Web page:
Excerpt from America America by Ethan Canin, plus links to reviews, author biography & more

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America America

A Novel

By Ethan Canin

America America
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  • Hardcover: Jun 2008,
    480 pages.
    Paperback: May 2009,
    480 pages.

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“It is, as a matter of fact.”

“My father says it, too.” She took a sip of water. “But my mother doesn’t agree. She thinks powerful men have to put them on faster.”

“Trieste,” I said. “Senator Bonwiller was important in my life. I’m going to want to spend some time alone here today.”

“I understand, sir. You see anybody in particular I’m supposed to recognize?”

“How about the governor?” I answered, pointing into the crowd. “That’s a good start. And a whole lot of congressmen. But you’re going to have to snoop around a bit on your own, Trieste. Find someone to ask. That’s one of the things reporters do. More reliable than how big the people look.”

“Got it. This water is nice and cold, sir, isn’t it? Wakes you up.” She looked at me. “But I should leave you alone now, shouldn’t I?”

“Thanks, Trieste. That would be nice.” “And by the way,” I said. “Look around. Everyone else is in a suit or a dark dress. This is a senator’s funeral.”

“I know,” she said, moving off toward the crowd, “but this way, at least you can spot me.”


All his life, Henry Bonwiller had made powerful friends and powerful enemies, and as I made my own way into the gathering I saw that this is what the mourners were composed of now: a mix of both equally, united not by their fondness for the man or by their loathing for him, so much as by the fact that they all must have shared strong memories of what the country had been in the Senator’s time, and also by the evident fact that life had now passed them all by. I’ve already mentioned the canes and the wheelchairs. When I was a boy I once heard Senator Bonwiller say that he liked his enemies best because he never had to doubt their sincerity; but walking through the crowd I wanted to tell him that maybe in the end that had been a misjudgment, too. The men and women who fought him—the ones who tried to pull him down with their editorials and their letters and their cocktail party whispers—they were here right alongside the ones who’d sent him Christmas gifts every year and checks every campaign, and they all looked equally affected by his passing. Somehow I sensed they’d all forgiven him. That they’d all forgiven themselves, too—now that the tumble was over.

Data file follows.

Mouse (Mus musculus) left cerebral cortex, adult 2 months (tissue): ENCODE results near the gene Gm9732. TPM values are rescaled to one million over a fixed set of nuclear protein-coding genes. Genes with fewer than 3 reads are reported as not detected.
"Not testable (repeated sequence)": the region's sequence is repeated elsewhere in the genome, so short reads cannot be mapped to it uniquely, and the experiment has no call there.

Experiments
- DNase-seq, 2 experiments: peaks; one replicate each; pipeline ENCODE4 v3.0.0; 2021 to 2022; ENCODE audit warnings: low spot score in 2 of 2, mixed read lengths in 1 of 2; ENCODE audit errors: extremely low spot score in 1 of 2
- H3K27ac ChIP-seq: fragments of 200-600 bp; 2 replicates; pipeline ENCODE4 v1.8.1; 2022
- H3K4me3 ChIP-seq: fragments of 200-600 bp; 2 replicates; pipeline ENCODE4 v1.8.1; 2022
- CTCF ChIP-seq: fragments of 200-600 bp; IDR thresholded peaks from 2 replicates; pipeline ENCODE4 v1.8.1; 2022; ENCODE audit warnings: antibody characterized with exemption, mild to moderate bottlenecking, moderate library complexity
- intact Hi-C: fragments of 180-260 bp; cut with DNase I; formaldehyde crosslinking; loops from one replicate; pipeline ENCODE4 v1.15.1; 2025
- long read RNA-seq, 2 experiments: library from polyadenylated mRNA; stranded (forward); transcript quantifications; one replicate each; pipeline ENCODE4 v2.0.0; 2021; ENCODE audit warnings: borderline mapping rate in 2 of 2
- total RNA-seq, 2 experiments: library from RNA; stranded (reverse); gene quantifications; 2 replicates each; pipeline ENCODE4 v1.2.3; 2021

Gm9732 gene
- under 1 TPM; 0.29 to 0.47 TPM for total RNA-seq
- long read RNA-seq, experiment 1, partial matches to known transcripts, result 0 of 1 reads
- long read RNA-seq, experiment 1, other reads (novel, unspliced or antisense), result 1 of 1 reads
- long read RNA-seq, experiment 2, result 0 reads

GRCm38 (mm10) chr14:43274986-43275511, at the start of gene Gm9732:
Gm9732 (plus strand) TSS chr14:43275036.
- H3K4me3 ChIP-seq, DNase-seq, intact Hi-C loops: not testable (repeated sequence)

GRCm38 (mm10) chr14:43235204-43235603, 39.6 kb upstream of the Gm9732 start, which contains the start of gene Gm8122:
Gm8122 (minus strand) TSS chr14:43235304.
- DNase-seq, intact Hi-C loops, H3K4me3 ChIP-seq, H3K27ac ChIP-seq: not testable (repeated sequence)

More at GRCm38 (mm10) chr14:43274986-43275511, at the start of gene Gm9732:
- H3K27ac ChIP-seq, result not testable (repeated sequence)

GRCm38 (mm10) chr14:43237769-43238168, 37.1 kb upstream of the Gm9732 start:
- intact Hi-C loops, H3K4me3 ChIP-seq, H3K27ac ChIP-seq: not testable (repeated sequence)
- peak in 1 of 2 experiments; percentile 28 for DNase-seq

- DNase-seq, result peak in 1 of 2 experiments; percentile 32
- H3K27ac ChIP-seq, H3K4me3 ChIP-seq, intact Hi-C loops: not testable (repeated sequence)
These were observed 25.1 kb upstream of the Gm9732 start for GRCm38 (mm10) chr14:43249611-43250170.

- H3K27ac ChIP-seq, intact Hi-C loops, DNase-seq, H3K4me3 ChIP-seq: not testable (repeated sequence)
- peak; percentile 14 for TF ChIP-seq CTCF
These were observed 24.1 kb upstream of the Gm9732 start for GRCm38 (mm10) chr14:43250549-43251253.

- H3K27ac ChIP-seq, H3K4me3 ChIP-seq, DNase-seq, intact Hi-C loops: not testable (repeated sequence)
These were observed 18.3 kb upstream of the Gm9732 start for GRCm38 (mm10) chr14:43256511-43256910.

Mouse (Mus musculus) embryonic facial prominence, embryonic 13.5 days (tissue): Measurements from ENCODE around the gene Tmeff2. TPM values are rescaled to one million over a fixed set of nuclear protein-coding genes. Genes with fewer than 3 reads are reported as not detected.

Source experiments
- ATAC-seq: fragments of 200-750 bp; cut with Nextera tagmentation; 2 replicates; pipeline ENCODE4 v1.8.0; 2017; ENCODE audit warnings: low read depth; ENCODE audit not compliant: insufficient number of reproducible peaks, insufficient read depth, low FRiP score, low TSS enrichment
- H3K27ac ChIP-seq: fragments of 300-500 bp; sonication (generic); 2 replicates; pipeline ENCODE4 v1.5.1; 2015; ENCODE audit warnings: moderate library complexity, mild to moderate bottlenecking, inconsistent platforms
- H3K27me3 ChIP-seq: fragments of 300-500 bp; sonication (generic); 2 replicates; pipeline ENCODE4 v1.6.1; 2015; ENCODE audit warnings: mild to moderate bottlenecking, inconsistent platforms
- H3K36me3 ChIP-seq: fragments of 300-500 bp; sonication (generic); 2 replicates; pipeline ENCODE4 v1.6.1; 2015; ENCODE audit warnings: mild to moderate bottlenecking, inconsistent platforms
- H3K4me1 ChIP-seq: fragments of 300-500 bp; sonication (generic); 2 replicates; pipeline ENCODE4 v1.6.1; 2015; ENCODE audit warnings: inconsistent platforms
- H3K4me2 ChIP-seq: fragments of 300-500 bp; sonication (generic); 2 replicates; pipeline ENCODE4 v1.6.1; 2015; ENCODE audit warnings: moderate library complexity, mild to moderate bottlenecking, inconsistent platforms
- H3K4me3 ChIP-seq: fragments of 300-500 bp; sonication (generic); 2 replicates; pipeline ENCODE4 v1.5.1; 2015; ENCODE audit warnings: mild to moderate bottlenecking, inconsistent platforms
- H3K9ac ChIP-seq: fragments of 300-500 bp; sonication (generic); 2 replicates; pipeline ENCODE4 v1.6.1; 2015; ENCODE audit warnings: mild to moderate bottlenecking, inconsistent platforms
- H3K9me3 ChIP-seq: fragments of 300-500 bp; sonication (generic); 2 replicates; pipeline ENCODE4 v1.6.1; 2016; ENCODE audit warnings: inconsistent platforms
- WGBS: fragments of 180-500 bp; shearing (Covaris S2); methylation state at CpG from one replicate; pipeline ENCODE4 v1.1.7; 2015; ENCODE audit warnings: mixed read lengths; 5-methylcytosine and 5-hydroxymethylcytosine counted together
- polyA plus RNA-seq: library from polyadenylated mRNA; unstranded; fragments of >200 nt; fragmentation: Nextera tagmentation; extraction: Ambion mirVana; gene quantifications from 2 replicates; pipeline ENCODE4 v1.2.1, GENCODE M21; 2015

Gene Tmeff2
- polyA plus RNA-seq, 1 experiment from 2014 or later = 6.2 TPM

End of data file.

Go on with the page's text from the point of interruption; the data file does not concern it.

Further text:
But walking through the crowd I also saw that Trieste, who’s been on earth not even as long as my youngest daughter, was exactly right: the men I recognized, the ones still in the thick of things, were just as she said—bigger than life. The senators and the governors, and even the members of the state House. There was something that still shone in them. Some light they cast that enlarged them for everyone around.

Dirk Bonwiller, the Senator’s son, was making his way through the crowd. He’d spoken the eulogy that morning at St. Anne’s, and it had only taken me a minute to realize that sometime soon he was going to run for office himself. As an orator he was as practiced as his old man—the same drawn pauses, the same basso whispers, the same poetic repetitions of the phrases—yet I must say that although the object of his eulogy had been the greatest liberal member of the United States Congress since Sam Rayburn and a defender of all the causes that poor people and working people and unions have ever embraced—I must say, you could easily have forgotten that he was also the speaker’s father. There were policy points in Dirk Bonwiller’s eulogy—three or four of them. That’s how that family is.

Dirk is a handsome man in the same way his father was, too, a body of stature and an oversized, deeply expressive face that looks already lit for TV. Even now, after the homily and the prayer and the symbolic spadeful of dirt on the grave, that singular visage was already doing its work as it moved above the dark-hatted thicket of mourners. I used to be able to pick out Henry Bonwiller the same way, the shimmering features passing above the crowd like a bishop’s miter above the congregation.

Excerpted from America America by Ethan Canin Copyright © 2008 by Ethan Canin. Excerpted by permission of Random House, a division of Random House, Inc. All rights reserved. No part of this excerpt may be reproduced or reprinted without permission in writing from the publisher.

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